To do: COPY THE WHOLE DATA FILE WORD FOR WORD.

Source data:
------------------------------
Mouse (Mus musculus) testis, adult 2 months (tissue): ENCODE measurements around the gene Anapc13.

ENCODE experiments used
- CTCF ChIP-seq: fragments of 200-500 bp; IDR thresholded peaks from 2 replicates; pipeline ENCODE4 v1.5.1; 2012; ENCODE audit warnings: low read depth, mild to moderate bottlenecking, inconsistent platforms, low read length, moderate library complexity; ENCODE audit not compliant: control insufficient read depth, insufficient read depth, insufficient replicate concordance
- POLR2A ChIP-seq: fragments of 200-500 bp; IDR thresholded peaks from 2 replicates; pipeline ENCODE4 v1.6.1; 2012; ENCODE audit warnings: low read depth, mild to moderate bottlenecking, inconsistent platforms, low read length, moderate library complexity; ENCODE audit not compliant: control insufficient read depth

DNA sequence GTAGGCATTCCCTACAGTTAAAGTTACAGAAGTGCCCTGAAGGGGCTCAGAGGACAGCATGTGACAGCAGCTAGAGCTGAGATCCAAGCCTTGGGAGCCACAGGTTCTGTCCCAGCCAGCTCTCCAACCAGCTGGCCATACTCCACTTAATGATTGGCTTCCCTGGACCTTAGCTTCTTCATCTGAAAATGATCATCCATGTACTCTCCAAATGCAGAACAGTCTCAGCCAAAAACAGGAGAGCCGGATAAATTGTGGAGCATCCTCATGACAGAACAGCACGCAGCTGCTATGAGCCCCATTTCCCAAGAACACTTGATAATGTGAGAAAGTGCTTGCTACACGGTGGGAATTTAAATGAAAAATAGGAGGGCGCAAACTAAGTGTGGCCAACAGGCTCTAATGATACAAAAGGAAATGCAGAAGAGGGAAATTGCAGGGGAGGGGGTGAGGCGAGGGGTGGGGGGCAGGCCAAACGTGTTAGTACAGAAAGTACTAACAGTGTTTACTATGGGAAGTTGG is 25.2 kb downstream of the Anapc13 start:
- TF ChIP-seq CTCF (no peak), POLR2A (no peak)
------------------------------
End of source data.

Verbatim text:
Mouse (Mus musculus) testis, adult 2 months (tissue): ENCODE measurements around the gene Anapc13.

ENCODE experiments used
- CTCF ChIP-seq: fragments of 200-500 bp; IDR thresholded peaks from 2 replicates; pipeline ENCODE4 v1.5.1; 2012; ENCODE audit warnings: low read depth, mild to moderate bottlenecking, inconsistent platforms, low read length, moderate library complexity; ENCODE audit not compliant: control insufficient read depth, insufficient read depth, insufficient replicate concordance
- POLR2A ChIP-seq: fragments of 200-500 bp; IDR thresholded peaks from 2 replicates; pipeline ENCODE4 v1.6.1; 2012; ENCODE audit warnings: low read depth, mild to moderate bottlenecking, inconsistent platforms, low read length, moderate library complexity; ENCODE audit not compliant: control insufficient read depth

DNA sequence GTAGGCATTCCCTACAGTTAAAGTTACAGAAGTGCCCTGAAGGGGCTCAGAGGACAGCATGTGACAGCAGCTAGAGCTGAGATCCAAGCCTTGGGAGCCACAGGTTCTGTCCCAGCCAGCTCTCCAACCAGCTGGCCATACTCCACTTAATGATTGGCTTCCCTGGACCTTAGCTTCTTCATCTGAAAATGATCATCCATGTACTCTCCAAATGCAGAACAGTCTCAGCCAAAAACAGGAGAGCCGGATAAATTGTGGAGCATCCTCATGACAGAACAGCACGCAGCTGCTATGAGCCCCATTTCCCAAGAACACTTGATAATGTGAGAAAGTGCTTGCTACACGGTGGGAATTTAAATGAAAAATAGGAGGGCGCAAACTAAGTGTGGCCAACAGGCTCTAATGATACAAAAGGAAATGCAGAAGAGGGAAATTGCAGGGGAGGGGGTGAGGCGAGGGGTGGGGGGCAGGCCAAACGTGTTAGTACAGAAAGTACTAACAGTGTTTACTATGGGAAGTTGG is 25.2 kb downstream of the Anapc13 start:
- TF ChIP-seq CTCF (no peak), POLR2A (no peak)